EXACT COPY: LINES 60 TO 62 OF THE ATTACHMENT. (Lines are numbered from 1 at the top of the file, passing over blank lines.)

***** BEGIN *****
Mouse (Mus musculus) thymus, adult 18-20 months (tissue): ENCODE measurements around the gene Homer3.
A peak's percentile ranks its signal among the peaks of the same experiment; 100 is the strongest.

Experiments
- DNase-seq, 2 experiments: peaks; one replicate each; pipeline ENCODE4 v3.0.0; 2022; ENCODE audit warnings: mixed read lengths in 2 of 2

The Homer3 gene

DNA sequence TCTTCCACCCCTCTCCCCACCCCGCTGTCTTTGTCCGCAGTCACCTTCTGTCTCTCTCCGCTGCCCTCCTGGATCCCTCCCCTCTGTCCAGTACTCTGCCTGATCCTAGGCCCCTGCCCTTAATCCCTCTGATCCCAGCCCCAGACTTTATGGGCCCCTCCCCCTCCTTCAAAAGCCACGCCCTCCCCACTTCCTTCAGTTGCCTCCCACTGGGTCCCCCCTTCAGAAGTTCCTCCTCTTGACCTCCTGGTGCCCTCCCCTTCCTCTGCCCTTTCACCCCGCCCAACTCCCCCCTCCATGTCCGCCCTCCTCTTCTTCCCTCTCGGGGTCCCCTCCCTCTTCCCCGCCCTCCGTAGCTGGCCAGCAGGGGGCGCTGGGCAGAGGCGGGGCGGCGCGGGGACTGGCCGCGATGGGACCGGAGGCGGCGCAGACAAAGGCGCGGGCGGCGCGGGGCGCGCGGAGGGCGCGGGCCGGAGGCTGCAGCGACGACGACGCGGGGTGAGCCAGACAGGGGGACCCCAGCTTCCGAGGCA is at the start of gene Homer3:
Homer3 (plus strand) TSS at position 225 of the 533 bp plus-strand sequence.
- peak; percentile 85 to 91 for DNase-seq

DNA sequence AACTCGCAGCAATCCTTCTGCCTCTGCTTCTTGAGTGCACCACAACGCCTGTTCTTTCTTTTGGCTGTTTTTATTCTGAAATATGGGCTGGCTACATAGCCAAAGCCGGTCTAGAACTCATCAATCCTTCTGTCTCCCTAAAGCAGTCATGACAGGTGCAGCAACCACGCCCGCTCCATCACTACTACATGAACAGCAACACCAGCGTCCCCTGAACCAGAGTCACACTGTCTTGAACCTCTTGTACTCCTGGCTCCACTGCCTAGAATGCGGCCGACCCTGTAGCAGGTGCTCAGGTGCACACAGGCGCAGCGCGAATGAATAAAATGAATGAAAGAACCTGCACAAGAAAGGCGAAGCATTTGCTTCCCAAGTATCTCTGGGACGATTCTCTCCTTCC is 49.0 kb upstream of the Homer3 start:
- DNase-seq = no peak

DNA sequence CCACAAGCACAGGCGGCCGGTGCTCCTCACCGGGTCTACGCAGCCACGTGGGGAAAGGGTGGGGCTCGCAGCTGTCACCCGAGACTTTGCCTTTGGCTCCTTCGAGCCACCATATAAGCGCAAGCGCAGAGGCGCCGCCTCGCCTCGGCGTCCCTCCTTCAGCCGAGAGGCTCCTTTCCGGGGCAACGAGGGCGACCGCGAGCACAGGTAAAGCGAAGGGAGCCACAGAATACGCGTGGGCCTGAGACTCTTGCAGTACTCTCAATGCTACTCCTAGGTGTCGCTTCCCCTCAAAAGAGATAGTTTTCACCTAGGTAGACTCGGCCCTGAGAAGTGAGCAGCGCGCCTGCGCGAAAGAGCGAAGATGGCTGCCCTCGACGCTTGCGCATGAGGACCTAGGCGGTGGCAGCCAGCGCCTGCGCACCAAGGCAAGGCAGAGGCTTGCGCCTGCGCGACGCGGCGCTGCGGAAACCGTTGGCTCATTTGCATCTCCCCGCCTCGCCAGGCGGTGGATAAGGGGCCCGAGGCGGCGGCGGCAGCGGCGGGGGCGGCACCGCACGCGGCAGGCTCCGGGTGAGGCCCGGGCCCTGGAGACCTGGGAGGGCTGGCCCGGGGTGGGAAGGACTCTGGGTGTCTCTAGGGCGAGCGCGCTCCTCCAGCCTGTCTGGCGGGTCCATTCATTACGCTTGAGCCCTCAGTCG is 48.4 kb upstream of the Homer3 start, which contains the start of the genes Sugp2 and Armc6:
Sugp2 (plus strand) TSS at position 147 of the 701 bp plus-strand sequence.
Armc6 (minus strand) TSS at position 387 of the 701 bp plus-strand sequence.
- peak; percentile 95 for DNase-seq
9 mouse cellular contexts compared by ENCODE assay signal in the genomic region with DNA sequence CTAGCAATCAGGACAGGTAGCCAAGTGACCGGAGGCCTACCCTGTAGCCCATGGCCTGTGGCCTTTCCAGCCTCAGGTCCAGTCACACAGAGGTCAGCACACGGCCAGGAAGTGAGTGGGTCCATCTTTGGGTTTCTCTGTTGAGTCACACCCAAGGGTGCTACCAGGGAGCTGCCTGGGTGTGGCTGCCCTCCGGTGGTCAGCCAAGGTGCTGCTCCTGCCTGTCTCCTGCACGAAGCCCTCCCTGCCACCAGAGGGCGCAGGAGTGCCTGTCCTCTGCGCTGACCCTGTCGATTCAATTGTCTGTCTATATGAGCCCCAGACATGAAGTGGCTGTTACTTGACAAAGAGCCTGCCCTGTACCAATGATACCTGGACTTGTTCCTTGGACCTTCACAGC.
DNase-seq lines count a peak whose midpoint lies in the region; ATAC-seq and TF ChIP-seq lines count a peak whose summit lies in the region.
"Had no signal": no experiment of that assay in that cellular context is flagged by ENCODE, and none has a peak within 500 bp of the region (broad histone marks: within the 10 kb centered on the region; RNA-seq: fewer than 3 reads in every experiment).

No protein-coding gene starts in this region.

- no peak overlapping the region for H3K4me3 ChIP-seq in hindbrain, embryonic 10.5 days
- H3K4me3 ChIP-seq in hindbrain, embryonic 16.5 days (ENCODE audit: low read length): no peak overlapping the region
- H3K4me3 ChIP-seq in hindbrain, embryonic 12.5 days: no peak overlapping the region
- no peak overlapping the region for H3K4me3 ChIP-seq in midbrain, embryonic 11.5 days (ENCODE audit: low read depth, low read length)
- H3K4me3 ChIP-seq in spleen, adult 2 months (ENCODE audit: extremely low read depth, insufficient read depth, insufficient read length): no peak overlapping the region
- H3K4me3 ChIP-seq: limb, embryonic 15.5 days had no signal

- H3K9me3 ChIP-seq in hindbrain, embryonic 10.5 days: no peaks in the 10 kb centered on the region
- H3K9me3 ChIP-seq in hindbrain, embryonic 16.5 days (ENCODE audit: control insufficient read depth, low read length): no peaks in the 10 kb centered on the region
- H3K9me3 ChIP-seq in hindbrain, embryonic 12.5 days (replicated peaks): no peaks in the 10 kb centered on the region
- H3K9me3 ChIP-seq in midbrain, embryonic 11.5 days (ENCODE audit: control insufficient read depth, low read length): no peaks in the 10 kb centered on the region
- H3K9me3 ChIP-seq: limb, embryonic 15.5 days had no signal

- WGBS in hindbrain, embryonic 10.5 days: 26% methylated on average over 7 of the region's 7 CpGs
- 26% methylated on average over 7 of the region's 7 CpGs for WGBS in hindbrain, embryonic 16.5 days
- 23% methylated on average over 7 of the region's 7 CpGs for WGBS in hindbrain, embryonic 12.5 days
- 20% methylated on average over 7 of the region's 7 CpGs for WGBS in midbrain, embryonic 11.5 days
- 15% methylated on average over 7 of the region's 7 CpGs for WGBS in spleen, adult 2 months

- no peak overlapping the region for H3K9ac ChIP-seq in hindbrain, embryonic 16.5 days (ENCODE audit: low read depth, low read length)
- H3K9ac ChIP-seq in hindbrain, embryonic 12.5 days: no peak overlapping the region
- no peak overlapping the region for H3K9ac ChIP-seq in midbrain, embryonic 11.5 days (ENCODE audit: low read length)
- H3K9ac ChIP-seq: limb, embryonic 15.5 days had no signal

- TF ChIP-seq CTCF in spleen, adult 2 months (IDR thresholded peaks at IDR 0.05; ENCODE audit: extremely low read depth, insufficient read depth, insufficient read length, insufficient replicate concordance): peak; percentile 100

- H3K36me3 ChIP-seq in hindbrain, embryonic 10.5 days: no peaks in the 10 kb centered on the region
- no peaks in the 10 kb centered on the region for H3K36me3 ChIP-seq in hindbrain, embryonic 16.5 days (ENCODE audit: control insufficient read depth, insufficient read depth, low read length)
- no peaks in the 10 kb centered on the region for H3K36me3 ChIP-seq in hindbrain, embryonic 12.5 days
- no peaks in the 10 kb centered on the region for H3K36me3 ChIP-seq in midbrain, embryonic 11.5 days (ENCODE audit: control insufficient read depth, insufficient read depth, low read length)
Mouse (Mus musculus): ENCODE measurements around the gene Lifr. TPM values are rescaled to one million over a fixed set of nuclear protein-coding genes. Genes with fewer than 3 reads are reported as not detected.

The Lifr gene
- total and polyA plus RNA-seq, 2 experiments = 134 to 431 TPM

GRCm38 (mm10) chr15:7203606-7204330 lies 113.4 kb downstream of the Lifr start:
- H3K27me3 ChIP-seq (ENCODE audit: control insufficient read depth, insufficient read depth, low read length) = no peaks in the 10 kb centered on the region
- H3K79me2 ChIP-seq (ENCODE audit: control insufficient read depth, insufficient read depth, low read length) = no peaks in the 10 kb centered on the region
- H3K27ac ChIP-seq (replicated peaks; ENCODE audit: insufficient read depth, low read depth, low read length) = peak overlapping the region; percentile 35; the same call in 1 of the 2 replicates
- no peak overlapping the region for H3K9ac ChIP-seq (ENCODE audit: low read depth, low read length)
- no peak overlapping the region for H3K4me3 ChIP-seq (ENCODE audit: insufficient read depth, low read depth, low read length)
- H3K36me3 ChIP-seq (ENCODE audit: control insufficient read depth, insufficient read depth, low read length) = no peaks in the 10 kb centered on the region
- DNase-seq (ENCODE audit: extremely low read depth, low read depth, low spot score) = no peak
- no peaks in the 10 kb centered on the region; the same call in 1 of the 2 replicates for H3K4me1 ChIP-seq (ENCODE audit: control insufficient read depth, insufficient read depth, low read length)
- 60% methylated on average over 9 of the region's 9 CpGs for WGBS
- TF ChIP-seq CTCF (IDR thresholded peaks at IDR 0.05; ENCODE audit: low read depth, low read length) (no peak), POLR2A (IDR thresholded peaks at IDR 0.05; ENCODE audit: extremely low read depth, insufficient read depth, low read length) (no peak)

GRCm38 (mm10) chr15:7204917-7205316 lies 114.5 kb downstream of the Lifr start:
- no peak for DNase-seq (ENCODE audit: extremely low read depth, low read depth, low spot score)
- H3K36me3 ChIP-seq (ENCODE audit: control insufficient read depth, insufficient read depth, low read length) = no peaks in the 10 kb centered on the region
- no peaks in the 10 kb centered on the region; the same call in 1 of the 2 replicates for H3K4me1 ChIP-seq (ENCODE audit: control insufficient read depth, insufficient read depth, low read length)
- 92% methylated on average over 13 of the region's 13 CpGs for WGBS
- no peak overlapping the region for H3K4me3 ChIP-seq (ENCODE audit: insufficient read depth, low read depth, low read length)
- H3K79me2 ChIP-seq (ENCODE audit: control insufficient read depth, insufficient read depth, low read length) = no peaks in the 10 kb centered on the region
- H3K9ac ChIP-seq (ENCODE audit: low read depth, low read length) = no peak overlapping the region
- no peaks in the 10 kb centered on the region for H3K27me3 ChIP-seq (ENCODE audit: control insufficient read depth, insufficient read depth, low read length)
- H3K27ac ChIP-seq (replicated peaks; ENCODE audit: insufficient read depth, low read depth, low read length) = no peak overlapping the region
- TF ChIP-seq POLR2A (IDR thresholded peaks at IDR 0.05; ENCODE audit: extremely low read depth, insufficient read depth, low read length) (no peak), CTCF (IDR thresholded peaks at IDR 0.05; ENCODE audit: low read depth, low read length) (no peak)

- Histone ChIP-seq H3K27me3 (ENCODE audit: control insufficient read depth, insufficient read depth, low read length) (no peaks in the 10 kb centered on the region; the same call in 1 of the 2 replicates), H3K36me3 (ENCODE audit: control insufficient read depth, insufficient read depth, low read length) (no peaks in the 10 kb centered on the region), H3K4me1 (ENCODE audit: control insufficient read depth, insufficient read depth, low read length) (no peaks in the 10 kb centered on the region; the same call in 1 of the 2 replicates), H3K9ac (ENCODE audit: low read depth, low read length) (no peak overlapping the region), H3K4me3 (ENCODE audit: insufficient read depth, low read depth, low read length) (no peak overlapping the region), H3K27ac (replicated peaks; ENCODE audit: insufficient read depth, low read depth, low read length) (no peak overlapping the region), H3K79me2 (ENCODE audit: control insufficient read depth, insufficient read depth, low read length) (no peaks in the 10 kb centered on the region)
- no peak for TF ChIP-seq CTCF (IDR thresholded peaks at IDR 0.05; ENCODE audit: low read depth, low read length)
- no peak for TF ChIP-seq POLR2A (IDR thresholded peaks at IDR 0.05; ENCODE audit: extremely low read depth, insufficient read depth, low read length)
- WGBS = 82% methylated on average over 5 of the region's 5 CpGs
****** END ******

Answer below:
- H3K36me3 ChIP-seq (ENCODE audit: control insufficient read depth, insufficient read depth, low read length) = no peaks in the 10 kb centered on the region
- no peaks in the 10 kb centered on the region; the same call in 1 of the 2 replicates for H3K4me1 ChIP-seq (ENCODE audit: control insufficient read depth, insufficient read depth, low read length)
- 92% methylated on average over 13 of the region's 13 CpGs for WGBS